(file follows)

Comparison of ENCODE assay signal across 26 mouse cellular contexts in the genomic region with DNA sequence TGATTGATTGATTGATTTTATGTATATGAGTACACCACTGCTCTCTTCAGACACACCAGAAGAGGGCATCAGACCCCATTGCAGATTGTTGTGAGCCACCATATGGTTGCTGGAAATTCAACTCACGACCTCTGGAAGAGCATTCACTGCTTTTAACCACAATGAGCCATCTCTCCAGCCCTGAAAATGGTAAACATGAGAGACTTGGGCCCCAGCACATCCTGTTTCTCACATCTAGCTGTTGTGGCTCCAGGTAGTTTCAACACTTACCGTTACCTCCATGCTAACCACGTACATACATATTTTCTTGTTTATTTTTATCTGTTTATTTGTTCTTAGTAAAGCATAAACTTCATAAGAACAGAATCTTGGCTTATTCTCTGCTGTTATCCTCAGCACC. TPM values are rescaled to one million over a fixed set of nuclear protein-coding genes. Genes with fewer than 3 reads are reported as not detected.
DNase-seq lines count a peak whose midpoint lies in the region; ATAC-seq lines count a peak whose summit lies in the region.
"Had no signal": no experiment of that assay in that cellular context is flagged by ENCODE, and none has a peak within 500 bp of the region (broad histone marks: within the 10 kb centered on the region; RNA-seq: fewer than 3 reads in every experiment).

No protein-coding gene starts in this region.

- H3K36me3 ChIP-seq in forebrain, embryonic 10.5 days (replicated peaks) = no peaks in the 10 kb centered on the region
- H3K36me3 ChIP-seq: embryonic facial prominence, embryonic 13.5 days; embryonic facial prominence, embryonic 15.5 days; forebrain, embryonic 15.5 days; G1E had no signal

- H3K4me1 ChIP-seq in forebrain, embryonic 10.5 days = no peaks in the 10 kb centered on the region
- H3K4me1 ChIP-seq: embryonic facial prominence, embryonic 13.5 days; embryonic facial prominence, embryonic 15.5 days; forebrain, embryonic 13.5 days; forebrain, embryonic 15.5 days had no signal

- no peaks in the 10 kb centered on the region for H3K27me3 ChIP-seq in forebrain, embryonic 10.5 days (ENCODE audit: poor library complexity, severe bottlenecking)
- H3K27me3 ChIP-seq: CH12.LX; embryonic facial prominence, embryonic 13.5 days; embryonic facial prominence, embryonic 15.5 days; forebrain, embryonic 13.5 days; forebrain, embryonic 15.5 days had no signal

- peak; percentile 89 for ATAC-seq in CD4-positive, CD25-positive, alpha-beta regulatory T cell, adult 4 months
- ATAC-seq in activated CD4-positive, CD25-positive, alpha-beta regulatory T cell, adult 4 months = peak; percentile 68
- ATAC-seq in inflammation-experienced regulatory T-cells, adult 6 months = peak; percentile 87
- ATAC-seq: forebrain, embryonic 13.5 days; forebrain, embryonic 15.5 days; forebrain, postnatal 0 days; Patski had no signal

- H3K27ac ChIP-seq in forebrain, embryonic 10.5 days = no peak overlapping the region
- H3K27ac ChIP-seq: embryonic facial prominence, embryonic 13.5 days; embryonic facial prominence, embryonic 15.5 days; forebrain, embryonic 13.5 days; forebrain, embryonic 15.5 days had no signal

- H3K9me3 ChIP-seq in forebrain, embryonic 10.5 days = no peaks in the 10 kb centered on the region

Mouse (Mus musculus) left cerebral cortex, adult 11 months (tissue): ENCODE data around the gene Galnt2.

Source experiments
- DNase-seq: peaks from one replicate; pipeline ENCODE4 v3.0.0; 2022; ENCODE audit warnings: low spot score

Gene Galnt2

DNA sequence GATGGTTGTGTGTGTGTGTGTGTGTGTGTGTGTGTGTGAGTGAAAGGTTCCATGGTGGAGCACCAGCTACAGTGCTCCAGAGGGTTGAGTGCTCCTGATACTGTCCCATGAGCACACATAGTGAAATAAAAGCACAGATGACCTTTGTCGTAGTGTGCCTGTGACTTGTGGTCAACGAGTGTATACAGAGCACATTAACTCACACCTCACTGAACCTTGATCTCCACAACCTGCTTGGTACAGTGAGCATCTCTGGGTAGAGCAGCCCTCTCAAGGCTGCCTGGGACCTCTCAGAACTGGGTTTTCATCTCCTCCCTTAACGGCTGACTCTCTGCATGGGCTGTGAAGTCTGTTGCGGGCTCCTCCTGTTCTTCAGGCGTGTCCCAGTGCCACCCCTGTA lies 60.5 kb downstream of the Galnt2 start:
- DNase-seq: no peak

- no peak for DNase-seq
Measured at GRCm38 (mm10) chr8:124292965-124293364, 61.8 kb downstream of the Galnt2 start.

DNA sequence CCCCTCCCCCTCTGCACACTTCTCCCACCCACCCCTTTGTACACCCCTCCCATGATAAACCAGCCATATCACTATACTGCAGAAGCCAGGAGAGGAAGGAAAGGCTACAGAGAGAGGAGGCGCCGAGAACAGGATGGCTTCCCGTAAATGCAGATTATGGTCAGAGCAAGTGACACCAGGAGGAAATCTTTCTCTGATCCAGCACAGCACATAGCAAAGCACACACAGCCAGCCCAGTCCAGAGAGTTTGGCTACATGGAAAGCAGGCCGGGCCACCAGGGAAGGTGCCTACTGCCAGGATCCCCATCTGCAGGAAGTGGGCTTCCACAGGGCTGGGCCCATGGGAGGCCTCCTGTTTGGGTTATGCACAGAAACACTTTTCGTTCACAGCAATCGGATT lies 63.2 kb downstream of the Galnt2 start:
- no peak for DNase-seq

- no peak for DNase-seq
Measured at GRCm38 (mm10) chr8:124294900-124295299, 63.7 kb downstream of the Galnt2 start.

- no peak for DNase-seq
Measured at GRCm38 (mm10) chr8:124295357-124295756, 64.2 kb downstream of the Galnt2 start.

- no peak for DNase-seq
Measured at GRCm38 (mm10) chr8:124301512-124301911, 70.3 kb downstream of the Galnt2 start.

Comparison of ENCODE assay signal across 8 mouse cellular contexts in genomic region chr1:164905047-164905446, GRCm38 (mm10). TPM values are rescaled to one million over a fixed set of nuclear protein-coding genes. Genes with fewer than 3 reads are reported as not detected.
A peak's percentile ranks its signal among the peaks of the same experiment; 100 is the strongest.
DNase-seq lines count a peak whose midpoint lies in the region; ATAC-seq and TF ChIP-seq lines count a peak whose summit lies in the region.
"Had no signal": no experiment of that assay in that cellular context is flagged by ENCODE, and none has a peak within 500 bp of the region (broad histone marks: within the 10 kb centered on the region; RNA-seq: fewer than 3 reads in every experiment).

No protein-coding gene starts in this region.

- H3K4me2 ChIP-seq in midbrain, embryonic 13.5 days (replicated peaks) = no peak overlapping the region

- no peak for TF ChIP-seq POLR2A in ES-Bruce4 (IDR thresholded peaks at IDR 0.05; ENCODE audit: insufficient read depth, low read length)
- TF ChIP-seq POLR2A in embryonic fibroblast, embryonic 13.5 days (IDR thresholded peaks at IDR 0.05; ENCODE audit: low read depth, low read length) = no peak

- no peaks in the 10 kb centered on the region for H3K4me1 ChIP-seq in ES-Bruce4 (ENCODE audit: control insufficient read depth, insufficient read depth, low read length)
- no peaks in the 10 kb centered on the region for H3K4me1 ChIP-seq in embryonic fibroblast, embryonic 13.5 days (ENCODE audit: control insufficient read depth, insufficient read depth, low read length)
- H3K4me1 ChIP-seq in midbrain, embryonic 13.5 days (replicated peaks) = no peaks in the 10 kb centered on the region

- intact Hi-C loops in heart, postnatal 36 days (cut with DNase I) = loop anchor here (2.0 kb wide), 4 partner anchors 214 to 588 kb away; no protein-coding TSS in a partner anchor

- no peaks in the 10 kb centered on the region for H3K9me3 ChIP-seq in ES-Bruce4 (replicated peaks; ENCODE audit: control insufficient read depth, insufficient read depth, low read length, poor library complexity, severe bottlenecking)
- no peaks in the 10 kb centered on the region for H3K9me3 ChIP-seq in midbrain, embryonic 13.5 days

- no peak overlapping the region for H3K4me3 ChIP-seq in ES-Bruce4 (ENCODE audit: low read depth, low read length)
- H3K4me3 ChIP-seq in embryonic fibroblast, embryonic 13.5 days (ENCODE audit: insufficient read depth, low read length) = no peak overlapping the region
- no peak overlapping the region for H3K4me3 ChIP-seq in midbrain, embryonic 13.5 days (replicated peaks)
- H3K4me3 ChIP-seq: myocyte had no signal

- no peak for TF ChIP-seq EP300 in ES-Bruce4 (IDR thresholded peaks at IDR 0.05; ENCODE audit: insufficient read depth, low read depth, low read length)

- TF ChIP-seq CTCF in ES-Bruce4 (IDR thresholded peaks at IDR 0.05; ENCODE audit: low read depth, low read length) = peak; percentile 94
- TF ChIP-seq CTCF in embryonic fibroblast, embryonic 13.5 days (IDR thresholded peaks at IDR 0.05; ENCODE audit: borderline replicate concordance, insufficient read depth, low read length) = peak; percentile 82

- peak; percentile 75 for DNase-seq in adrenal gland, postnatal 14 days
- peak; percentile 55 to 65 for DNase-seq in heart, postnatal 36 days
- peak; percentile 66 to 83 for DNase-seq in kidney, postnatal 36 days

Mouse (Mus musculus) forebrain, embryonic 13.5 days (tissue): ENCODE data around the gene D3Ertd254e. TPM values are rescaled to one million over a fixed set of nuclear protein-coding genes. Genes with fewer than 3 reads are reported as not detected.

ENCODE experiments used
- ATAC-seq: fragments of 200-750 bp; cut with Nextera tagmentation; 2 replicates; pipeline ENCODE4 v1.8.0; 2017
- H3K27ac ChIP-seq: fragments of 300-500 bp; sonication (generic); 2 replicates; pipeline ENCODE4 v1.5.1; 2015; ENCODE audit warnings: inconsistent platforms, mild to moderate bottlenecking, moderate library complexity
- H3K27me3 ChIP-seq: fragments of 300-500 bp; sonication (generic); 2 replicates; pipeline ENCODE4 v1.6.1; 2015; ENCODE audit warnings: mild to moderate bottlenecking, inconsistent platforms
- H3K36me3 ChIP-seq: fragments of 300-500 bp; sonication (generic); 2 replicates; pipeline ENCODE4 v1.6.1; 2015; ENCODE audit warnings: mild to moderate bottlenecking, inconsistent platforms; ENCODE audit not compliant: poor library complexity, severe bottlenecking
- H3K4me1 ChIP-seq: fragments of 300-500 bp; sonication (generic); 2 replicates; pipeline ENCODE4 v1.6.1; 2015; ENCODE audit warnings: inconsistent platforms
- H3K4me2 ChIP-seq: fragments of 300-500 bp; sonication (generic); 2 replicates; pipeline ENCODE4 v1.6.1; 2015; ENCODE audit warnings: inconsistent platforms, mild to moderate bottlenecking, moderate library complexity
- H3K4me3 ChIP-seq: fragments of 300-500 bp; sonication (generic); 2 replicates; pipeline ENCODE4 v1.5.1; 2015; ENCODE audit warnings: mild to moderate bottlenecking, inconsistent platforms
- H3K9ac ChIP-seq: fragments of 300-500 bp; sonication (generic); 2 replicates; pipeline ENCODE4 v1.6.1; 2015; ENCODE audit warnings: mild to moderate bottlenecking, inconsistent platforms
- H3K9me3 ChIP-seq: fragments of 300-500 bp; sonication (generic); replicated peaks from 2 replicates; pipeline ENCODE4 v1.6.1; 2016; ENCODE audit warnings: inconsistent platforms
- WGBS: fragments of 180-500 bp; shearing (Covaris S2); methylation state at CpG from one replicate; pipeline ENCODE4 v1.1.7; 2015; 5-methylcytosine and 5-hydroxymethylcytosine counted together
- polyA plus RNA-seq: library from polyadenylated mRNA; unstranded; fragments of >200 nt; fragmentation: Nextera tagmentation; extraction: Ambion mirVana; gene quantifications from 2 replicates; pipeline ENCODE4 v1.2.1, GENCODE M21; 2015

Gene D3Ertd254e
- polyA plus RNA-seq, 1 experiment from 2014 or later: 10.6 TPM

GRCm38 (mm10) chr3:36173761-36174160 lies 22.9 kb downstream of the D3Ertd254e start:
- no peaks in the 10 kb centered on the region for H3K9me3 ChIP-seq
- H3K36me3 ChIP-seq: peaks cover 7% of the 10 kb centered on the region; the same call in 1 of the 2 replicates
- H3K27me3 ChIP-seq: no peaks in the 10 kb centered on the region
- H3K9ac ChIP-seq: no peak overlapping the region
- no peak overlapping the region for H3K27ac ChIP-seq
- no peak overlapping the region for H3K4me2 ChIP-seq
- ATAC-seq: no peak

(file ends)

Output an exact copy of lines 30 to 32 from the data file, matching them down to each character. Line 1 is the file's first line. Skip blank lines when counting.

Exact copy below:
- no peak for DNase-seq
Measured at GRCm38 (mm10) chr8:124295357-124295756, 64.2 kb downstream of the Galnt2 start.

- no peak for DNase-seq